According to a recent Federal Register notice, OSHA is seeking to delay by a year its new certification requirements for construction crane operators, which are currently set to go into effect on November 10, 2017. Before it can officially delay the rules, however, OSHA must consult with the Advisory Committee on Construction Safety and Health (ACCSH). On June 20th, ACCSH will hold a telephone conference, open to the public, to discuss the matter and receive public comments.
This would be the third extension of the OSHA crane operator certification requirements. The cranes standard, 29 CFR 1926.1427, originally went into effect in November of 2010, except for provisions related to operator certification, which were delayed until November 2014. In September 2014, OSHA issued a final rule that again extended the effective date of the operator certification requirements by another three years, until November 10, 2017. This latest announcement would delay the requirements until November 10, 2018. Importantly, each of these extensions also extended the requirement that employers ensure that crane operators are competent to operate the equipment safely.
Under these new certification requirements, any person operating a construction crane subject to OSHA’s cranes standard will have to be certified (except for operators of sidebooms or equipment rated at 2,000 pounds or less). Certification testing involves an equipment-specific written examination and a practical test. Operators on civil projects can be certified or qualified by: 1) an accredited third party testing organization; 2) the employer through an audited employer program; or 3) licensing through a state or local government that meets OSHA’s minimum requirements. The employer must pay certification costs.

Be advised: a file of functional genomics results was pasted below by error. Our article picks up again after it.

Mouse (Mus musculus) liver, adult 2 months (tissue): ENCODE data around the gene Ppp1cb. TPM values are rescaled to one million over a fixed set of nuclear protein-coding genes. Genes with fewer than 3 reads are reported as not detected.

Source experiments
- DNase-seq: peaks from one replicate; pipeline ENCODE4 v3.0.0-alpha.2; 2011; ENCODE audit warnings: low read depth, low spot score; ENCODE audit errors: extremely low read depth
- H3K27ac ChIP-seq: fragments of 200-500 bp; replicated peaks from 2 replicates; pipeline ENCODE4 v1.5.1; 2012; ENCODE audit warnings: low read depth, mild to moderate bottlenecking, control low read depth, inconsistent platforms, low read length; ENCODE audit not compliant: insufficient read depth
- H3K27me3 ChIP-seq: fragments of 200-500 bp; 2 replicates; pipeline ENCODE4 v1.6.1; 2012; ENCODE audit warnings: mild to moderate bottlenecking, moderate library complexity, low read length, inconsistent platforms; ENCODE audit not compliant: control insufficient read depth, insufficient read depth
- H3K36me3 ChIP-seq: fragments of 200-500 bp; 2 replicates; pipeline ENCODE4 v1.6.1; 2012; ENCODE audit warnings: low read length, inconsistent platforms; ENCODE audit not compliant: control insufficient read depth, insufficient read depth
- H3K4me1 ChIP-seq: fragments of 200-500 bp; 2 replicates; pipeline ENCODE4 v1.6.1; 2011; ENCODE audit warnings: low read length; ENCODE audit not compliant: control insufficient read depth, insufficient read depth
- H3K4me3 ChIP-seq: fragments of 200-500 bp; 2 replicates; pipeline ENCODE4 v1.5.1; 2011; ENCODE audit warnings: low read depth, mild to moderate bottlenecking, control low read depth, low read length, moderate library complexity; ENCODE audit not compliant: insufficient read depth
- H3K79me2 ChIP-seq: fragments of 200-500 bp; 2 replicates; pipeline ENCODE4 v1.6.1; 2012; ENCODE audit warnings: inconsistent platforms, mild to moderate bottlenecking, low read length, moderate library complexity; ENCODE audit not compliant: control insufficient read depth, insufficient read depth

OSHA’s delays in implementing the rule are apparently related to industry concerns that third-party testing organizations have to certify the operator for not only the type of crane, but also the lifting capacity of the crane. Also, some have questioned whether the certification requirements are sufficient.
The bottom line: While the crane operator certification requirements will be delayed for another year, employers remain responsible for ensuring that these operators are properly trained on the equipment assigned to them. We suggest that companies do internal compliance or policy reviews periodically to ensure that their policies comply with the latest, changing standards.